I remember years ago, I wrote a story for my hometown weekly and asked my mother to read it before I handed it in. She said, “It’s very nice honey, but what is it about?” I still ask myself that question, and if I can’t answer it, that’s when the rewriting part comes in.

Gail Rosenblum: I think I polish “by gut.” (I always print the story out and read the hard copy holding a red pen.)And then I trust that excellent editors will get it to its “final resting place” in the Source section. But I confess that I also have about one day a week of total panic after I’ve “finished” a story … this panic usually arrives a day or two after I’ve written the piece, when I realize I’ve left out a key quote or important piece of context …I’m quite sure that my sharp ace Susan and the copy editors wish I’d have this epiphany about 48 hours earlier than I do…If they’re gracious enough to give me one more crack at it, to add something essential or take out something inane, I feel better and feel like it’s really “done,” or as “done” as a newspaper article can be.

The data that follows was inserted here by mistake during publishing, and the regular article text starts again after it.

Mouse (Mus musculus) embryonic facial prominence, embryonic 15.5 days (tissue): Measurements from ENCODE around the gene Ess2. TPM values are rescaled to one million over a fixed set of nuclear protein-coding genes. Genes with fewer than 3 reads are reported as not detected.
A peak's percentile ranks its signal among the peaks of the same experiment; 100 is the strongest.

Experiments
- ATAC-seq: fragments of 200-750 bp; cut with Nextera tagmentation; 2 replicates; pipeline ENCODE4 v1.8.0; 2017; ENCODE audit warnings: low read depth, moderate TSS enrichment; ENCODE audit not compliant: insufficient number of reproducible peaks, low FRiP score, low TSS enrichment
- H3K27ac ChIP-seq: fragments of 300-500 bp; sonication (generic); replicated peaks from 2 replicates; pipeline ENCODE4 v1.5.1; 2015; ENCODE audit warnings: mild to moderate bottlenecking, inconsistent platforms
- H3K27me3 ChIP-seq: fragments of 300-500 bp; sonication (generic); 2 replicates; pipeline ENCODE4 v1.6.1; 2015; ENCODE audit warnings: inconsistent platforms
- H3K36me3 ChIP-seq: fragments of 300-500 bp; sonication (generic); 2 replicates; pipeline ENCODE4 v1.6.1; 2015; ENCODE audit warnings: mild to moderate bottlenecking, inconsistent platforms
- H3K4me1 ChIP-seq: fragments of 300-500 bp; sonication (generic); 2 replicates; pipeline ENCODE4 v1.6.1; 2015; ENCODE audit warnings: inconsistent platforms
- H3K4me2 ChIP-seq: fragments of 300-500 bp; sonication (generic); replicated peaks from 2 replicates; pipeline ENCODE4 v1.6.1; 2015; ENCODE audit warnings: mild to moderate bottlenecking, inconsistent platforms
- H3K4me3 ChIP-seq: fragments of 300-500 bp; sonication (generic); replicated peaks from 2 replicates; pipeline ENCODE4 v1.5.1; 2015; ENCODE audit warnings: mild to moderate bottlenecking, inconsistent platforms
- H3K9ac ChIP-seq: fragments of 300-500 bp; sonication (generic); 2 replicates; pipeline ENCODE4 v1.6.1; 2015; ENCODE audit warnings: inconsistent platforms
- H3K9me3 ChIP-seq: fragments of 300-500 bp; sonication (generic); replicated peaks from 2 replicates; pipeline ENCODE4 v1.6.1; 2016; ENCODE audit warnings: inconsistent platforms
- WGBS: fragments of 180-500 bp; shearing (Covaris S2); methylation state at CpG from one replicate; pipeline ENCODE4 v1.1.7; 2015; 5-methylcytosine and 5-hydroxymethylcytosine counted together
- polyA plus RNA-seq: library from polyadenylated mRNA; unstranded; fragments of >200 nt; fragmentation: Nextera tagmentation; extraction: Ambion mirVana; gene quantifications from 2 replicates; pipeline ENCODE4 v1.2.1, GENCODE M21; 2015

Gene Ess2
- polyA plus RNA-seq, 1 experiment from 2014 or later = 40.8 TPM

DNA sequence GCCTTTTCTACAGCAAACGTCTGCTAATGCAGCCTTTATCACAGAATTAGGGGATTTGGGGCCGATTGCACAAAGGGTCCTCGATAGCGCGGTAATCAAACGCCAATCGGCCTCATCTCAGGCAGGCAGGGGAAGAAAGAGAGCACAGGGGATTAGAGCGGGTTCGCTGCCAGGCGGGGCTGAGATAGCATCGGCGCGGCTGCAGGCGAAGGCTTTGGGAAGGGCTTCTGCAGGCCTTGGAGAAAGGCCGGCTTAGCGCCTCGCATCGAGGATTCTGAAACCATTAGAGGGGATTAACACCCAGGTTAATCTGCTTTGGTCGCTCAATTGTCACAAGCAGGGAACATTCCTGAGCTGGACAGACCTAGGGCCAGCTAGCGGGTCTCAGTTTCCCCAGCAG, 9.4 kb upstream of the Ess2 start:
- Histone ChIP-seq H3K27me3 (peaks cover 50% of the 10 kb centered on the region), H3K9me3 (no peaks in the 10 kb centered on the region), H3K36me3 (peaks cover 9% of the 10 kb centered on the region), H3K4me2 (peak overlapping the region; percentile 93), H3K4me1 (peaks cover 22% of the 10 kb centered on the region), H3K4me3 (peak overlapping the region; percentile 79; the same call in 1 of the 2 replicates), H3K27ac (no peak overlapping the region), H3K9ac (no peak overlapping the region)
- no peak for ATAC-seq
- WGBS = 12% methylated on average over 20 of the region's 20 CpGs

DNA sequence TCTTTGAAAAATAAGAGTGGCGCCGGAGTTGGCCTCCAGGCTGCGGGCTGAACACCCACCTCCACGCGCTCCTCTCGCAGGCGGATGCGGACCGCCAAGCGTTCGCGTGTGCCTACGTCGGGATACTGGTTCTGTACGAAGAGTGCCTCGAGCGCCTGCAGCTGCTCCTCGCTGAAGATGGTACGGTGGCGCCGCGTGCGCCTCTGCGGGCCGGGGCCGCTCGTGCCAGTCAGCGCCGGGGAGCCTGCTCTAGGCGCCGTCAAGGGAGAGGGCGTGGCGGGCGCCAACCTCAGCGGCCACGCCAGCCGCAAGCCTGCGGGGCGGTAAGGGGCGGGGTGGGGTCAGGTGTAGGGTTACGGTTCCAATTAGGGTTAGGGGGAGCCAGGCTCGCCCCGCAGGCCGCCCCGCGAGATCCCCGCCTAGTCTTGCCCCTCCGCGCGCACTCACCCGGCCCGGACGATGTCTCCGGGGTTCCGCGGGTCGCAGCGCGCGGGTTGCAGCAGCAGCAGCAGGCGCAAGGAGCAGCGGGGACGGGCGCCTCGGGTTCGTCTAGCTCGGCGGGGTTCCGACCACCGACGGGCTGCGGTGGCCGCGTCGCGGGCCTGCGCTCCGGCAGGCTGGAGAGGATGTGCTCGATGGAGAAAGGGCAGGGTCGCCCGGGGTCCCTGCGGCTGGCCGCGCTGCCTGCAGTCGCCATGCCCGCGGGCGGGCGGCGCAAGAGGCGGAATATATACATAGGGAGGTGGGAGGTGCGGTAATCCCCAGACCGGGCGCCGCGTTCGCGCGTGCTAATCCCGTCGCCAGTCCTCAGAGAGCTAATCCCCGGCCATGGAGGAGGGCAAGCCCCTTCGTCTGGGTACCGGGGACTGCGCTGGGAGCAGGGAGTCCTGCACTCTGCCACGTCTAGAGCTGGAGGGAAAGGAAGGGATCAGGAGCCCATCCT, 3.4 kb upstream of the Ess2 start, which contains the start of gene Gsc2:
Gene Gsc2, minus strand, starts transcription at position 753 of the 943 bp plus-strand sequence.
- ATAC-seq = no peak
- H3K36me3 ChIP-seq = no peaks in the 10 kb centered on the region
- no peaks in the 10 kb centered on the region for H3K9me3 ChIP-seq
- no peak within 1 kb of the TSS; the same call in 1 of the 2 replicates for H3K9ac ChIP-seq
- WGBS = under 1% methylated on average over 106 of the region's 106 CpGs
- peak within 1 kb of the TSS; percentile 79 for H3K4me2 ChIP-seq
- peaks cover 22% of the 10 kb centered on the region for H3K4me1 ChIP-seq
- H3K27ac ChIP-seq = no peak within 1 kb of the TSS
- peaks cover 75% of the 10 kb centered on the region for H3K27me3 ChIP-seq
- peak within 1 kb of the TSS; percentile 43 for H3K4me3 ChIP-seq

Josephine Marcotty: I try to read it as if it were the first time. I read sections out loud to myself to hear how they sound. I take out unnecessary words and quotes, and try to think of more exciting active verbs.

I just do what my editor tells me to do. (Joke.) I think of writing (re-writing) like trying on dresses at a store. I always try on several, even though they all fit. And then I choose the one that works best. That way I can let go of my equity in any one version of the story–any lede, in particular. For a narrative-like story, I focus on how to organize the events and facts that create the best story line. For other types, I focus on how the info best fits together so that understanding builds layer by layer in the readers mind.